Returning to Kremenets in August 1918, he was hired by the High School of Commerce as a religion teacher. According to one of his pupils, “he used to digress from the official purpose of this subject and mostly teach the history of Israel and educate his students about Zionism and immigration to Israel, and he was strict about speaking Hebrew.” At the same time, Chanokh became deeply involved in the local Zionist Organization, devoting himself mainly to education and sports. He organized youth clubs for the study of Zionism and Hebrew, and on his initiative, the first Hebrew kindergarten was established in town.

[Page 7]

During that period, his devotion to the Hebrew language reached its pinnacle, and in mid-1919, he began to speak only Hebrew. Once a Polish policeman came to him with some official matter; Chanokh spoke only Hebrew with him, saying that he knew no other language, so they used an interpreter. Chanokh was sort of the Eliezer Ben-Yehuda[11] of Kremenets.

After that, he established the first group of Pioneers, which began to organize in 1919 but was able to start on its way only at the end of 1920. The group arrived in the Land in January-February 1921. Local conditions did not permit the whole group to receive agricultural training together, so Chanokh and another friend worked one summer on a Jewish farmer's ranch in the nearby village of Kotitshine[12], doing whatever was needed in the fields. In mid-1920, Chanokh and two other group members went to Warsaw as delegates of the Pioneer group to arrange for immigration permits and stayed there for a few months.

The people in charge of immigration quickly realized Chanokh's qualities, and they asked him to postpone his immigration for a time and join the Pioneer center in Warsaw, but he rejected their suggestion and immigrated with his group from Kremenets at the designated time.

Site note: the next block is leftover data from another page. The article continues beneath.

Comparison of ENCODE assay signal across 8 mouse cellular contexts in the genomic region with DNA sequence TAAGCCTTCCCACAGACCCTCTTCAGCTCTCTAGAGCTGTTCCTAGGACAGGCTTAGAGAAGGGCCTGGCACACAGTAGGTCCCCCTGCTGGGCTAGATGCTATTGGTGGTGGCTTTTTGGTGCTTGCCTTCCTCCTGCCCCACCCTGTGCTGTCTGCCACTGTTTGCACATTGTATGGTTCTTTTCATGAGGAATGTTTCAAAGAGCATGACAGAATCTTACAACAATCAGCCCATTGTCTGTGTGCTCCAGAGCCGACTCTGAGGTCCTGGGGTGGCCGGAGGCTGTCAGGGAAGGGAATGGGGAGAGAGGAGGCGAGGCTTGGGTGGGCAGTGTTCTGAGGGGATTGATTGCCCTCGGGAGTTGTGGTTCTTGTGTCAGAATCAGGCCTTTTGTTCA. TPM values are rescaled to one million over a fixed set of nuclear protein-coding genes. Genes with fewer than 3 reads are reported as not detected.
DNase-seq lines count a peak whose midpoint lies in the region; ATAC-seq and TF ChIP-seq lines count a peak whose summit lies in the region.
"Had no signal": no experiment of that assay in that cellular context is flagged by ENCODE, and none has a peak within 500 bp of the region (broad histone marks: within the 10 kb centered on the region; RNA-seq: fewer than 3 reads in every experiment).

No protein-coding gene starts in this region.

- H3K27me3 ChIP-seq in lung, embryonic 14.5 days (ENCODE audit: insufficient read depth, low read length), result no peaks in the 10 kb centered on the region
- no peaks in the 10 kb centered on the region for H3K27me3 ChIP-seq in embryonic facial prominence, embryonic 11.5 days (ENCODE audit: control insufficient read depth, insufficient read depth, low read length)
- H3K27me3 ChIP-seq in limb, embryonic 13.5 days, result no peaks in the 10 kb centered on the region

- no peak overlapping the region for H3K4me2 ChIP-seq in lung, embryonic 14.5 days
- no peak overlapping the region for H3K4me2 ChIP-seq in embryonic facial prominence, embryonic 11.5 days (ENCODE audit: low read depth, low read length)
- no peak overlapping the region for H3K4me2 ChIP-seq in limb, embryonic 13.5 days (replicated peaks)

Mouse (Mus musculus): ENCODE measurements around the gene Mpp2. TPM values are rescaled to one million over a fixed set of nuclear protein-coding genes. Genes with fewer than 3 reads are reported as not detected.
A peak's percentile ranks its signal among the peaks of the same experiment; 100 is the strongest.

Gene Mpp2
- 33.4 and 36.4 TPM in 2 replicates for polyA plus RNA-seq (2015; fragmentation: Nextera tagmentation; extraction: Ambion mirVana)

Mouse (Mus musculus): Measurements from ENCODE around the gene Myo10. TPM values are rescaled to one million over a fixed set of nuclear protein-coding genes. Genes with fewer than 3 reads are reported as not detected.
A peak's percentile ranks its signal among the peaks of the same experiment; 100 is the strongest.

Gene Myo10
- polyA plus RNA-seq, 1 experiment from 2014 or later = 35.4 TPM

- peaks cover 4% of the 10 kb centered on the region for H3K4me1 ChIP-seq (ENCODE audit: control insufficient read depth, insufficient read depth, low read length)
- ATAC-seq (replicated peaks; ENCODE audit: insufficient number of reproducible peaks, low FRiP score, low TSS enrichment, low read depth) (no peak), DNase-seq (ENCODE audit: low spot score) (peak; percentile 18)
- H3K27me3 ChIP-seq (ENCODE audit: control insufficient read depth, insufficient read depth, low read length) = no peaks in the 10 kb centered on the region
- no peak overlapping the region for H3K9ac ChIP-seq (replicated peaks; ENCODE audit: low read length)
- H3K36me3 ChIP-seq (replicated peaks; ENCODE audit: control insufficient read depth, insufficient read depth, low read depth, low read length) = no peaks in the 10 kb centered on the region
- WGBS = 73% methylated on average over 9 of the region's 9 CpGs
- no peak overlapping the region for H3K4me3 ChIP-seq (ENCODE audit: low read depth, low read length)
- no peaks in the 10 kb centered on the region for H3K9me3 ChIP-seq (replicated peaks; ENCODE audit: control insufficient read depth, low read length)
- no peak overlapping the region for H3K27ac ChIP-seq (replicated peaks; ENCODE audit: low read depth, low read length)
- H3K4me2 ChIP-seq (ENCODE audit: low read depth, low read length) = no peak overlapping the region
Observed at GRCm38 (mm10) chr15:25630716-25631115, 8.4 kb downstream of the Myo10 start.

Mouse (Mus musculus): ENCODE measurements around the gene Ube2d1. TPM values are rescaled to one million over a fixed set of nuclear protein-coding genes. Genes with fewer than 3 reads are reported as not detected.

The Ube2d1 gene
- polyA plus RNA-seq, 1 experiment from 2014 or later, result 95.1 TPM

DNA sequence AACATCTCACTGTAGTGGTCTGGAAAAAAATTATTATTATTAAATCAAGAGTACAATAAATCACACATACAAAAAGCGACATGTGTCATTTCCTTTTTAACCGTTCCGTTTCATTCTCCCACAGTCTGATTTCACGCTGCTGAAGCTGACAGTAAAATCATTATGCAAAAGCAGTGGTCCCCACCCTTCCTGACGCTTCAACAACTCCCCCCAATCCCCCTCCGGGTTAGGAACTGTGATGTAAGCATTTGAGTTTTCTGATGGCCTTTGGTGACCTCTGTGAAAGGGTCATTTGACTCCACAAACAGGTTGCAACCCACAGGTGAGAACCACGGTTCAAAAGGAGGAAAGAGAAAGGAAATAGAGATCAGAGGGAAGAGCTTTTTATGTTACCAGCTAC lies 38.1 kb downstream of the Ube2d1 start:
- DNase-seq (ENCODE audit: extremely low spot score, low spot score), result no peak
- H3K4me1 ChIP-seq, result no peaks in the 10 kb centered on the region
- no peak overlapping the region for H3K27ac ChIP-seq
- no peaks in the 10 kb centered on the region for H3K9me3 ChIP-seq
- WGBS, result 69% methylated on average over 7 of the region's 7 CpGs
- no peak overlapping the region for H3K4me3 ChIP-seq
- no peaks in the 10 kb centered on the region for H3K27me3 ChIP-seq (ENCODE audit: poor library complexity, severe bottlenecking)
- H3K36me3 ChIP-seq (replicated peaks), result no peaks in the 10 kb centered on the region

In Israel

Immediately upon his arrival in Israel on February 20, 1921, he joined the Labor Battalion named for Yosef Trumpeldor and, in it, the Rosh HaAyin platoon, which built railroad tracks.

From his first days in the battalion, he stood out as a dignified man with an analytical mind who could analyze any problem and its various components. His goal was clear, and his appearances in public attracted much attention. When he talked, people listened attentively, and his powers of persuasion were great. No wonder, then, that he very quickly rose to an important position among the leaders of the Labor Battalion. He was assigned central roles in different areas, often conducting board meetings and leading various institutions with great talent and understanding.

Just as he excelled in disseminating information with great logic in speeches and discussions, so he did in writing. Dozens of his articles on different subjects were published, mainly in the Labor Battalion's bulletin, MiChayeinu. His chapter in the collection on the Labor Battalion's history – about the battalion's basic ideologies, economic and organizational system, and functional roles and areas – is the most extensive ever written about the battalion's essence and ways.